Safety and security in preschools: A challenge in informal settlements
Murungi, Catherine Gakii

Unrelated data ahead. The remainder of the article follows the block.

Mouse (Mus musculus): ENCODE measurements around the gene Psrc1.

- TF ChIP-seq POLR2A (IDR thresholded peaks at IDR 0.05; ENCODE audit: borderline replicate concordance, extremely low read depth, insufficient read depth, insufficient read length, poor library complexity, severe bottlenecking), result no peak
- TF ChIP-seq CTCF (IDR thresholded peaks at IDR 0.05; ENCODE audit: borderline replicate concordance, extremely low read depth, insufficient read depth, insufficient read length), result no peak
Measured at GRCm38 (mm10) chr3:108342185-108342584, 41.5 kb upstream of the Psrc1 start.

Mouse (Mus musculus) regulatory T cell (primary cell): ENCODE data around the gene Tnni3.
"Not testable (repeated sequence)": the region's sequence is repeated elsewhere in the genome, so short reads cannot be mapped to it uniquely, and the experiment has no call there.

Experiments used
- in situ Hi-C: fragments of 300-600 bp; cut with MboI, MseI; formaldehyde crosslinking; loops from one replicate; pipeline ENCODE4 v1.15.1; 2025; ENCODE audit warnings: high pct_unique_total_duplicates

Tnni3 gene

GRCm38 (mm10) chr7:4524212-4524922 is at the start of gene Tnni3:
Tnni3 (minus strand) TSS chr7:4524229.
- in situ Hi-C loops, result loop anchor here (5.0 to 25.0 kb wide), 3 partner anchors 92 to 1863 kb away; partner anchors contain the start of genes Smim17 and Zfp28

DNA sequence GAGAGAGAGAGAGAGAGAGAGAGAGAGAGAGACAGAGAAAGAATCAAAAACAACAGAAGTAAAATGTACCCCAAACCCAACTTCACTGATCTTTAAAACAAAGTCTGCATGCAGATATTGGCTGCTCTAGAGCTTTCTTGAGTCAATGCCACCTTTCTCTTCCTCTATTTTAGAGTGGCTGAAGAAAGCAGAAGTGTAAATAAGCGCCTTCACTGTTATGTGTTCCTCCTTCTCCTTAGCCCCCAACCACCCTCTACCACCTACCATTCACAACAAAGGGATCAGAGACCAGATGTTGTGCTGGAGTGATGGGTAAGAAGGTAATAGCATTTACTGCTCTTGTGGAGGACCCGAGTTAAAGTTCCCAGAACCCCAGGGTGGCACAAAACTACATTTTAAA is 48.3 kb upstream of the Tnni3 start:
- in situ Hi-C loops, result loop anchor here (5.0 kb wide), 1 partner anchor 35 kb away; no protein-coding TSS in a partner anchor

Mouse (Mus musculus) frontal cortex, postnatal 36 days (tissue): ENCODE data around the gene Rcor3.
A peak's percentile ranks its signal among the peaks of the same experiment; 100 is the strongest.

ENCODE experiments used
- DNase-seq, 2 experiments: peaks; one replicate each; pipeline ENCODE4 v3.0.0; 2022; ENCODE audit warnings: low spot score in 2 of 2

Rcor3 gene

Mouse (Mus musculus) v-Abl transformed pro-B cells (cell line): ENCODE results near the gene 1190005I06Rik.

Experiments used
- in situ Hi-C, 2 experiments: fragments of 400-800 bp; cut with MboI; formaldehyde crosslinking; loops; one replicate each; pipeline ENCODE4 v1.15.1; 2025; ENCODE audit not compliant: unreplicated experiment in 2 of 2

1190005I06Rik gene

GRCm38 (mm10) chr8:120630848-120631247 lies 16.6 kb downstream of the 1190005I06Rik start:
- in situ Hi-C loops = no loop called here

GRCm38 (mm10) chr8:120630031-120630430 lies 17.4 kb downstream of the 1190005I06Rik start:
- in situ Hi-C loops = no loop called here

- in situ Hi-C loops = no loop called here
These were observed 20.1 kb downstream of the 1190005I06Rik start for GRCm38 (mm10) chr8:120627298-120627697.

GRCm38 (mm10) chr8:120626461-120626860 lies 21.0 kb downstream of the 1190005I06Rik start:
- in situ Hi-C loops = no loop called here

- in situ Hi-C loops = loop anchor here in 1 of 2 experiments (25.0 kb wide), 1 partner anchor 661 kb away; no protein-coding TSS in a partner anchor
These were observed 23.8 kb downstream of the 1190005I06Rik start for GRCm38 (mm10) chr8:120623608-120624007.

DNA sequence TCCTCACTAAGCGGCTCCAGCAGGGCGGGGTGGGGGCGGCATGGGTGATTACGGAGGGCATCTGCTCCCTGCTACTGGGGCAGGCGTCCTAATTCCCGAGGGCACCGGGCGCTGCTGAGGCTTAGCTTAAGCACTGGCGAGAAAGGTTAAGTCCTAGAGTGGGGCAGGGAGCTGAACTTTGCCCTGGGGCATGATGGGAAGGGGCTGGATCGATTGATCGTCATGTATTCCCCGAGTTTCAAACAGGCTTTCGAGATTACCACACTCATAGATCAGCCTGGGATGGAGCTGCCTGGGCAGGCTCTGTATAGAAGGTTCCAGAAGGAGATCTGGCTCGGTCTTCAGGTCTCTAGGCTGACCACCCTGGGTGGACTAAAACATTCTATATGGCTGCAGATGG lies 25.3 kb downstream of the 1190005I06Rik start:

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School safety is important in enhancing children’s learning. It is defined as measures put in place by staff, parents, learners and other stakeholders. The measures are meant to minimise risk conditions that may cause accidents, bodily injury as well as emotional and psychological distress. Accidents, if not prevented, can cause disability or death, while emotional and psychological trauma can lead to lack of self-esteem which may result in poor performance in education. Therefore meaningful teaching and learning cannot happen in an environment that is not safe and secure for both learners and staff. This article presents findings of a study conducted in preschools in informal settlements in Nairobi County, Kenya, focusing on safety and security for children in preschools. A mixed methods approach involving concurrent qualitative and quantitative data collection procedures was utilised for the study, conducted in 54 preschools involving 54 head teachers/managers, 78 pre-school teachers and four officers in education in Nairobi City County. Findings revealed that government has endeavoured to come up with guidelines and minimum standards through various policies, but preschools in informal settlements are experiencing a myriad of challenges impacting negatively on children’s learning. Among these are poor infrastructure, lack of play space and play equipment, congested classrooms and school compounds not fenced. In view of the challenges, it is recommended that county government in collaboration with other stakeholders in early childhood should come up with model preschools in informal settlements to create conducive learning environments. There is also a need for frequent inspection of preschools to ensure that safety and security standards are observed and implemented.